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The Good Shepherd leads us all

Readings for April 20-21, Fourth Sunday of Easter

By Fr. Jack Treloar, SJ | For On Mission

As one reads the Gospel according to John, one discovers a number of phrases in which Jesus describes himself, beginning with the words, “I am.” For example, one reads, “I am the bread of life” (Jn 6:35). “I am the light of the world” (Jn 8:12 ). “I am the way, the truth, and the life” (Jn 14:6 ). Finally, he simply says, “I am (Jn 8:58). The Gospel reading this week includes another one of the “I am” statements: “I am the good shepherd” (Jn 10:11).

A number of years ago a friend voiced strong objections to the image of Christ as a shepherd. He was not so much disgusted with Jesus as shepherd as he was with the implication that we are sheep, because sheep have no sense. It was his fierce independent spirit that kept him from appreciating the splendor of Jesus as our shepherd.

What are the attributes of the good shepherd as Jesus describes them in our Gospel passage? As we look at these characteristics, remember that each one applies to Jesus himself in an ultimate way.

A good shepherd gives up his life for the sheep. This should immediately cause us to recall the events of the Passion and death of Jesus. We are so important to him that he makes the ultimate sacrifice of death on the cross to achieve our safety and redemption. 

During the course of his own life, he also spent time giving up his life in small ways. He taught the people how to live lives of generosity, care and concern. He protected people from injustice and oppression.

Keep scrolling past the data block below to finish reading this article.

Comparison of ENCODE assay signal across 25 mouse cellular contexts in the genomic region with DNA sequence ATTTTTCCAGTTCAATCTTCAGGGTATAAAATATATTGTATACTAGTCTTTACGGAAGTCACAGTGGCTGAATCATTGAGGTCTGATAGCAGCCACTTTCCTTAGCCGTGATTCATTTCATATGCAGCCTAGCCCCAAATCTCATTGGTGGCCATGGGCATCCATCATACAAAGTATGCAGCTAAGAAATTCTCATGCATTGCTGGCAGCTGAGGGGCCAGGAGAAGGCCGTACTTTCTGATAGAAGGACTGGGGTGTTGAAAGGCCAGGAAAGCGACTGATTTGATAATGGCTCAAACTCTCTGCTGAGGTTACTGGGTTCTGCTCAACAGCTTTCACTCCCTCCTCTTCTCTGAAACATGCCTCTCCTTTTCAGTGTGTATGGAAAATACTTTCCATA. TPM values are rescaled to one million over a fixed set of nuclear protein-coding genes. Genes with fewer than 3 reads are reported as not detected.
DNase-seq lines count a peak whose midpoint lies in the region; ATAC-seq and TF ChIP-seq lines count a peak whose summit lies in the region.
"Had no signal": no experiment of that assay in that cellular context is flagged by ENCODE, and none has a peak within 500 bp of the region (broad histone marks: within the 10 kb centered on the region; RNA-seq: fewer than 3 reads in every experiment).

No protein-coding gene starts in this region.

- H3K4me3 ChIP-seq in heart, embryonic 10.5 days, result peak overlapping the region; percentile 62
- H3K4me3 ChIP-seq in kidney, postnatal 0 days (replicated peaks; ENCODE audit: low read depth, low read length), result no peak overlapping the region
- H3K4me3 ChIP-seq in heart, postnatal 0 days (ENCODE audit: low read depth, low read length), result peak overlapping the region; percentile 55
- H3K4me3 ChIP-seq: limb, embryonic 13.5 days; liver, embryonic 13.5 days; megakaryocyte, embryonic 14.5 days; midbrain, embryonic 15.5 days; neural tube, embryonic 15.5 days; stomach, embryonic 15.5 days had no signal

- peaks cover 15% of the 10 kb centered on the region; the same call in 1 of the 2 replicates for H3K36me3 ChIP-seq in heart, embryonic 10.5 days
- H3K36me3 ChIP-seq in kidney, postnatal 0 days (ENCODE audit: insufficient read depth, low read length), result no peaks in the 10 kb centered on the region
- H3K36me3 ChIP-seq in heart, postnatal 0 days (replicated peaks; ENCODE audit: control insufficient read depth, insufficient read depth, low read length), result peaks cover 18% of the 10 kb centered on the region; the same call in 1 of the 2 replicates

He taught his disciples about the Father and his desire for universal salvation.

Jesus contrasts the care of the good shepherd to a hired man who seeks only his own profit. The hireling seeks his own well-being and not the good of the sheep. When danger approaches, he runs away; his main concern is the money he earns.

There is a deep bond between the sheep and the good shepherd. They know each other well. Jesus tells us that his bond with his flock is as deep as the bond that he has with the Father. In other words, through our relationship with Jesus the Good Shepherd we have an infinite relationship with the Father.

The image of the good shepherd is not only for the people who hear the Gospel directly from Jesus, but it also applies to all people of whatever country, ethnic group or race. We are all meant to belong to the fold of the Good Shepherd. He leads all of us. We all hear his voice. He lays down his life for all of us.

Jesus’ description of himself as the Good Shepherd tells us about the love and care God has for every one of us. It tells us of our ultimate dependence on God undercutting all false independence by pointing out that we have no power without him. We all need the Good Shepherd to achieve our goal of life with God.

The readings for Sunday, April 21, can be found at Fourth Sunday of Easter | USCCB.

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